No, we’re not talking about Donald Trump. During a visit to the LBJ Presidential Library in Austin, I was struck by just how many parallels there are between Lyndon Johnson and Trump. Liberals knew all about Johnson’s faults in the 1960s. But it was a different, more respectful media era, and his faults were underreported. The media were also willing to overlook them until Vietnam became a fiasco, because reporters liked his domestic-policy priorities in civil rights and his new government spending. “Would America have been better off without Lyndon Johnson in the Senate? And, consequently, without Lyndon Johnson as president?” asked historian Torsten Kathke, writing at his blog Thus, History! “It is a question of means and ends. Any answer can only be uncomfortable, but that is, precisely, the ground on which politics thrives.”
The answer that 91 mostly liberal historians gave for CSPAN’s new Presidential Historians Survey is clear. Despite all of Johnson’s character flaws and the Vietnam disaster, he was ranked as the tenth-best president. LBJ lost ninth place, by a historian’s hair, to Ronald Reagan, despite the Gipper’s manifestly greater integrity and honesty. Where Johnson excelled was in the category “Pursued Equal Justice for All.” There, he barely lost out to Abraham Lincoln, taking second place but still outscoring third-place finisher Barack Obama. In other words, Johnson’s ends canceled out his means.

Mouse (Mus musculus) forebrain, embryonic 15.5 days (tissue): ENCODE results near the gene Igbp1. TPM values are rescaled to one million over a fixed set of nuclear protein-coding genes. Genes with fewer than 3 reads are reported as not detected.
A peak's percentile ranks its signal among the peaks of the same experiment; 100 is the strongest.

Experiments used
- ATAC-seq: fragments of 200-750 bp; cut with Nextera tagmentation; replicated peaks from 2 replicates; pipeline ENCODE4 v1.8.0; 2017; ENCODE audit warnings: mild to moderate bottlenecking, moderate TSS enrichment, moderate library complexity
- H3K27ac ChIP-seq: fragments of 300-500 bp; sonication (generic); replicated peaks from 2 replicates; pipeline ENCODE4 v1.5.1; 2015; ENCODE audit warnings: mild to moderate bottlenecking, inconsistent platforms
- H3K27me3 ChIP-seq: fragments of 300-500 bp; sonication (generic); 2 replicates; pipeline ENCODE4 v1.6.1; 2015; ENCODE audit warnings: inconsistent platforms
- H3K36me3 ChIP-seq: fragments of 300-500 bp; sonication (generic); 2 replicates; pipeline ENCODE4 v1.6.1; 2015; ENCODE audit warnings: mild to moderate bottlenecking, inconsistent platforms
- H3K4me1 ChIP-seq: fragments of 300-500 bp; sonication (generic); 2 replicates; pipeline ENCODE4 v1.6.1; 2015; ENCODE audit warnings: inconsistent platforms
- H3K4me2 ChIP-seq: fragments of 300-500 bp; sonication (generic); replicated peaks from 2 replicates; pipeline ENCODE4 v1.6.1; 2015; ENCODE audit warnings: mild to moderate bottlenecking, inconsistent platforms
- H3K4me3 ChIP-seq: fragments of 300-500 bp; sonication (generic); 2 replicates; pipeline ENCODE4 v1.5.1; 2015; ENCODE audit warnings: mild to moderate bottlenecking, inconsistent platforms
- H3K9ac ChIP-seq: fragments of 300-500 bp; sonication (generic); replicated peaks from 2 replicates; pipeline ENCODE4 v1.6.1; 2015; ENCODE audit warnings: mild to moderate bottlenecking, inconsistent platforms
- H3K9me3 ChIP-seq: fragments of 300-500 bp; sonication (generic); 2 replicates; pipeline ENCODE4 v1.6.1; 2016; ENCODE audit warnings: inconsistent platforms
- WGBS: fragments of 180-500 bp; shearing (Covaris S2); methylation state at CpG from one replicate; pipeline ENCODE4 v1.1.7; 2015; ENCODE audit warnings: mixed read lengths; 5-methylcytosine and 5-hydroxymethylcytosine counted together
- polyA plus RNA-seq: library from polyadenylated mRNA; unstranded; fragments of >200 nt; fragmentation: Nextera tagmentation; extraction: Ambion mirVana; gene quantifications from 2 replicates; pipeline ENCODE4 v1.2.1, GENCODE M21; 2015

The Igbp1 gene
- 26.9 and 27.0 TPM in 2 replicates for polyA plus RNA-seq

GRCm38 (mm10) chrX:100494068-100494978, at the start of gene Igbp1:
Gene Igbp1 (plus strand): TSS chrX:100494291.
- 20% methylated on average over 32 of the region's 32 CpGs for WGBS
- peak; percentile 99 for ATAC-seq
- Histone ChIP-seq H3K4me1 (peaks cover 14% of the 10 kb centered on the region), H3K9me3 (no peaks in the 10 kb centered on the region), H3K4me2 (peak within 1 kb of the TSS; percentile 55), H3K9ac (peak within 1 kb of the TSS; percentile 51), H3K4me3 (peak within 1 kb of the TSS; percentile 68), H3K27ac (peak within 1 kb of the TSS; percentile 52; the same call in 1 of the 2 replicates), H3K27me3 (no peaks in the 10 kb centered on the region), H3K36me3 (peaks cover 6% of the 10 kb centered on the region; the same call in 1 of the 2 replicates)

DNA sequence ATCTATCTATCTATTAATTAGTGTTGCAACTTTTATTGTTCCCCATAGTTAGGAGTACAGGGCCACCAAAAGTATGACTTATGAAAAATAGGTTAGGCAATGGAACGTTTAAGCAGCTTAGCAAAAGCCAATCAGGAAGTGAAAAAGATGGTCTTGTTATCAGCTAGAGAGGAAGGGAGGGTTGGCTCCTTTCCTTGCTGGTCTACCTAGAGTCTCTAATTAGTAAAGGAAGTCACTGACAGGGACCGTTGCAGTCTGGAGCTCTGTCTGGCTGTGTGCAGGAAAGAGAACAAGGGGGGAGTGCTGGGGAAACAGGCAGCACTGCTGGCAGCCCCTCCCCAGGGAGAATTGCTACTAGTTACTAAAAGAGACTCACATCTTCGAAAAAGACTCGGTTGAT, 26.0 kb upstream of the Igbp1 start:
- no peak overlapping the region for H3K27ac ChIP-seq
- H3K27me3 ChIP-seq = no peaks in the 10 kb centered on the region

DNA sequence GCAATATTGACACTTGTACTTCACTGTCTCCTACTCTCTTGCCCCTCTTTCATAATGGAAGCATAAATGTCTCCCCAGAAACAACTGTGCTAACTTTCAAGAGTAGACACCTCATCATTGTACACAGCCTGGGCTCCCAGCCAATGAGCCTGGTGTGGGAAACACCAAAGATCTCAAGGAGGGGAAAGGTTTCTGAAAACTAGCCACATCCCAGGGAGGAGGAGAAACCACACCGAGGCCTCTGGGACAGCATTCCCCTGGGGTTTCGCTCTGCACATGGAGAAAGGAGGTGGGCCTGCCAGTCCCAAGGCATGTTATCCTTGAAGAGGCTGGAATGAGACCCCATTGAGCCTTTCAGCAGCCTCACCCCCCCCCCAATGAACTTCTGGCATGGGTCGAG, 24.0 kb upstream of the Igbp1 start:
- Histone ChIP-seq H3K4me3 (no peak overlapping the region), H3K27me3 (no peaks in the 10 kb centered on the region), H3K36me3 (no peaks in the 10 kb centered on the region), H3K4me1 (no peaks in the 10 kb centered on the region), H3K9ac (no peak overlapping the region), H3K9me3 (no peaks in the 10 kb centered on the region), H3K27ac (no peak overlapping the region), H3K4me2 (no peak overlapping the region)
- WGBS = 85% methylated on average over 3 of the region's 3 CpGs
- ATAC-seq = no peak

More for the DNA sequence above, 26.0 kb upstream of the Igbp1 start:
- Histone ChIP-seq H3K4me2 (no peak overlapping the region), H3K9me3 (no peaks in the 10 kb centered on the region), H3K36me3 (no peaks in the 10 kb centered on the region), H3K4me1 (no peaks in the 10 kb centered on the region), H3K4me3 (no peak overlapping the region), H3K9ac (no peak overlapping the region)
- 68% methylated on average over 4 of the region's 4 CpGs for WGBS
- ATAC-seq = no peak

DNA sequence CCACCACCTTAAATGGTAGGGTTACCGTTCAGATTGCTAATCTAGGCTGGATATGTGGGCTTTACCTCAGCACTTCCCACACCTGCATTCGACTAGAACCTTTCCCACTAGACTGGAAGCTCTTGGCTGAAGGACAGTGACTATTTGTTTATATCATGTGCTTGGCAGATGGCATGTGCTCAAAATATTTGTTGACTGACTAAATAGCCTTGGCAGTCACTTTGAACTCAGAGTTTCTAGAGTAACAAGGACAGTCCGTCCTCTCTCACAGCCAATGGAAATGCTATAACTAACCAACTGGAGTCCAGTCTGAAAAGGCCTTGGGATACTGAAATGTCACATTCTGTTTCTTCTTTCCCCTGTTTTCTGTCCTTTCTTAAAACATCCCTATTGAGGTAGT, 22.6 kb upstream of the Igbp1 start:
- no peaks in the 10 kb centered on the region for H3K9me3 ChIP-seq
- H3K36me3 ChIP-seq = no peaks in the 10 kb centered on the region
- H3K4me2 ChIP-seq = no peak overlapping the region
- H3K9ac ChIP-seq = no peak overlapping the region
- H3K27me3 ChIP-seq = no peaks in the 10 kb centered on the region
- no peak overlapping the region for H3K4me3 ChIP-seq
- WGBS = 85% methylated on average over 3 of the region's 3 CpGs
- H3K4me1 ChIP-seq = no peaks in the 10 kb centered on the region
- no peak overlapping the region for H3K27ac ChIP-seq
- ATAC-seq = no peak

With President Trump, conservatives are having to make similar calculations. Many Republicans on Capitol Hill are appalled by Trump’s bouts of pettiness and near-paranoia. But they also believe that they’re worth tolerating if it means that tax reform will pass, Obamacare will be replaced, and U.S. military strength will be restored.